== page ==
Seth Emerson has a good story on how Smart and Tucker have built Georgia’s secondary, which as we sit here right now sports the 18th-best defensive passer rating nationally, despite only having two interceptions to its name. One big reason for that is it’s doing a ridiculous job of limiting the big play: it’s fourth in yards per attempt with a paltry 4.9 average.
Anyway, what’s interesting about the starting secondary is that even with Smart’s deserved reputation as a great recruiter, it’s populated by guys who weren’t recruiting blue bloods.
Aaron Davis was one of those rare, literal walk-ons. Four years ago, then-Georgia defensive coordinator Todd Grantham might not even have known who Davis was during their one season together.
“Probably not too much,” said Davis, who redshirted in 2013, Grantham’s final year season the team. “I didn’t spend too much time with him.”
… J.R. Reed came to Georgia last year after a nondescript first year at Tulsa. The general thought was Georgia accepted his transfer to get his cousin, 4-star recruit Deangelo Gibbs. Instead, it was Reed who earned a starting spot and might turn out to be one of the great finds in recent Georgia history, leading the team with 10 tackles against Mississippi State.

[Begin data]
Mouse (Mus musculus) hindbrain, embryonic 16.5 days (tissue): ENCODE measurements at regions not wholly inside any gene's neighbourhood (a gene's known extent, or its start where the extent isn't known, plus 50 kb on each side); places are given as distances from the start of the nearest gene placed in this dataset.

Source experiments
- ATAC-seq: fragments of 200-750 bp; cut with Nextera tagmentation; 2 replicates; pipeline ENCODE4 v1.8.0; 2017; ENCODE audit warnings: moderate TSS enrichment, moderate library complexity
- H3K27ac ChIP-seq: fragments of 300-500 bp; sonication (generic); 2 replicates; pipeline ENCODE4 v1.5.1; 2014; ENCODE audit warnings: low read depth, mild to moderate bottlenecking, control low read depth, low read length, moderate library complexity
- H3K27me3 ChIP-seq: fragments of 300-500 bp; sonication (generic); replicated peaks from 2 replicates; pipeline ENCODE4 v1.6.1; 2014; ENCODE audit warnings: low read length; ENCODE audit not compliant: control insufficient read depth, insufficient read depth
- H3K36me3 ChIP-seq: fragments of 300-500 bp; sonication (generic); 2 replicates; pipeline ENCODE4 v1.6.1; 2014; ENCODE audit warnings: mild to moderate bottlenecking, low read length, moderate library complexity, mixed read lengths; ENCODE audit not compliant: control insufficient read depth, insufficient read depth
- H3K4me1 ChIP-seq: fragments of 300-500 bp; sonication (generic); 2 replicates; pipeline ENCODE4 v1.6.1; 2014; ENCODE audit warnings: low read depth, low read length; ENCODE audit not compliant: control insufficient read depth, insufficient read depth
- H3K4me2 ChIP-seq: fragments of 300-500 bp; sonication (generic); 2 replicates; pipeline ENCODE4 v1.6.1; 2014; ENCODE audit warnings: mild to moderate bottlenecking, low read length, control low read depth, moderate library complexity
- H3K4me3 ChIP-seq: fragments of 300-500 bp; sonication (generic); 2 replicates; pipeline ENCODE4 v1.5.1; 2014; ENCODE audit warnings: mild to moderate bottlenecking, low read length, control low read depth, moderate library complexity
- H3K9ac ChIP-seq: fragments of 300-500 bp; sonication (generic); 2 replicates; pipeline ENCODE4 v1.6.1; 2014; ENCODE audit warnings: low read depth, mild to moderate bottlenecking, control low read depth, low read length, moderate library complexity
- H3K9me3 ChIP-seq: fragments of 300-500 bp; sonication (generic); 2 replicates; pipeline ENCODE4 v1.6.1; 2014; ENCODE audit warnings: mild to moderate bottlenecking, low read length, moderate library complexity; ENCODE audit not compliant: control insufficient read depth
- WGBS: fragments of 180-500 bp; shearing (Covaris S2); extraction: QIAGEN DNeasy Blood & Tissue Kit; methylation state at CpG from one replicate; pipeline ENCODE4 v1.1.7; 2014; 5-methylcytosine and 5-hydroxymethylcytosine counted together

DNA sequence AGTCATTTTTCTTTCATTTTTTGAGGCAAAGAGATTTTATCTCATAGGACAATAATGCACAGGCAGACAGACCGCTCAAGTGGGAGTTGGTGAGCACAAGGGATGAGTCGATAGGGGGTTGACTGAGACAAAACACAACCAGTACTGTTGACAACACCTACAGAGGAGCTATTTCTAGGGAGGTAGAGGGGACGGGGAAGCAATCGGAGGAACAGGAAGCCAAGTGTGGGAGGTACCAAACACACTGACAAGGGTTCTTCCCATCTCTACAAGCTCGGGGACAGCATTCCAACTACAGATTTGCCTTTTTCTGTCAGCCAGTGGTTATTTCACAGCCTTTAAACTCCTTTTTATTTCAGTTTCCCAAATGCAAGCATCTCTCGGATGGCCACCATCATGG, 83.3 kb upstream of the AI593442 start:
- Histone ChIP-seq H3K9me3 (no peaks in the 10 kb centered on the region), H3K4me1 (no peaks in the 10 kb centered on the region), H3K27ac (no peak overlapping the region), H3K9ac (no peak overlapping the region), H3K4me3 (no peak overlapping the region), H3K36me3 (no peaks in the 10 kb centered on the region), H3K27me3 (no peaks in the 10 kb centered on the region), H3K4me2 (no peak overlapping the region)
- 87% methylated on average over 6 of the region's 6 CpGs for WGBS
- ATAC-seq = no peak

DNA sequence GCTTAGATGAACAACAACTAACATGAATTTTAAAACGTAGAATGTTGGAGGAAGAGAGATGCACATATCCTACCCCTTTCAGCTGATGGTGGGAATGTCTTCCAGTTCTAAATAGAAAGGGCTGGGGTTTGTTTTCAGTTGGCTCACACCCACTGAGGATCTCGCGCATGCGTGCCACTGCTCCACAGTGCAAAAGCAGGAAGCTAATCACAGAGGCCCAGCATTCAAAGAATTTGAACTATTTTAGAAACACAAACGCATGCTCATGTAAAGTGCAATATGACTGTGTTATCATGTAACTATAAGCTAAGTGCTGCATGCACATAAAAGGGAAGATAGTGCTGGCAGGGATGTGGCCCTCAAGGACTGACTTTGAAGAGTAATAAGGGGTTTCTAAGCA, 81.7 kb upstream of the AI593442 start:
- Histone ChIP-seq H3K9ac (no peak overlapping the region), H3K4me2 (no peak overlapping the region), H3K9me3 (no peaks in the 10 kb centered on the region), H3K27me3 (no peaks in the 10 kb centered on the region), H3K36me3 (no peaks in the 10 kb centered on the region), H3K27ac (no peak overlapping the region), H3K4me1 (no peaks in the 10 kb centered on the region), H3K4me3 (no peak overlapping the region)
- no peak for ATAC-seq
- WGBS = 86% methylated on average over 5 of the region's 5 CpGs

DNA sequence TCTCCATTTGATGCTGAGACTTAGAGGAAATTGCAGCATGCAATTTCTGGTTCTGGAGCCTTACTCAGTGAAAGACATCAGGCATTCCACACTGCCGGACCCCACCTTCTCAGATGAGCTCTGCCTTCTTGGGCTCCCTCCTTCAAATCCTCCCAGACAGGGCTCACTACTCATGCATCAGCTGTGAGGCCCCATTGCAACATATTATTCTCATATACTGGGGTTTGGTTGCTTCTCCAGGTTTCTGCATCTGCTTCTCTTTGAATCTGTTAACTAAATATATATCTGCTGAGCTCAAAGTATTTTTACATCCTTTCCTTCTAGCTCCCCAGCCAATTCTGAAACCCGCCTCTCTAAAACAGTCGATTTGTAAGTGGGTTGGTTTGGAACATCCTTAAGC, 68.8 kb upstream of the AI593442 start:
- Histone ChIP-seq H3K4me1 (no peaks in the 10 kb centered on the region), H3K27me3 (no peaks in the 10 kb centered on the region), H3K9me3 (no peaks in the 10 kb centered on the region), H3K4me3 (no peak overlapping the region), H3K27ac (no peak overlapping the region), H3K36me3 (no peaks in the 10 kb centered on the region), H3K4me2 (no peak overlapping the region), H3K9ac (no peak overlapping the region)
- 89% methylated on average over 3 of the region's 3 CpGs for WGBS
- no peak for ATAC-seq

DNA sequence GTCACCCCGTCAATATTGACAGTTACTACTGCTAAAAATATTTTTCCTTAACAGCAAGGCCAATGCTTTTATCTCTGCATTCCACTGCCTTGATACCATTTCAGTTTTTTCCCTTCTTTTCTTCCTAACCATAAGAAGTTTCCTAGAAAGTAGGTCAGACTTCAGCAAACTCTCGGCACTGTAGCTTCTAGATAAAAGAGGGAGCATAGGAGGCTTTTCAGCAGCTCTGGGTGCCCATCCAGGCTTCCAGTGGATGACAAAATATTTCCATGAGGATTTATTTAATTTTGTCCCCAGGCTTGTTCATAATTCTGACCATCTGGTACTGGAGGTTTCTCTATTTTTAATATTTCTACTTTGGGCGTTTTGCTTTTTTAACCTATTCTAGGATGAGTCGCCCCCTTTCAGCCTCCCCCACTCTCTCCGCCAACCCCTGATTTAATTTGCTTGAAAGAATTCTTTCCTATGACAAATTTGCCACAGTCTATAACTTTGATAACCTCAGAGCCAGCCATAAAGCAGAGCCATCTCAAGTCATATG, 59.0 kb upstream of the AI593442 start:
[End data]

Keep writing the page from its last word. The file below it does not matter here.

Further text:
“He did a good job on the scout team last year. Coaches saying, ‘Hey man, J.R. Reed’s going to be a good player,’” coach Kirby Smart said. “Then when the spring came, and it was like, ‘This guy’s a starter.’”
So are Deandre Baker and Dominick Sanders, two 3-star recruits who each had an interception Saturday.
I continue to marvel at the season Reed is having, but he’s just one of several overachievers back there. You can’t chalk all of that up to luck. All in all, the secondary is a testament to the staff’s skills in talent evaluation and player development. Pruitt probably deserves some of the credit for planting seeds, but it’s exciting to see where this is headed.
Maybe the best part is reflecting on what they’ll be able to raise out of the next bumper crop, considering a lot of those kids were highly sought-after recruits.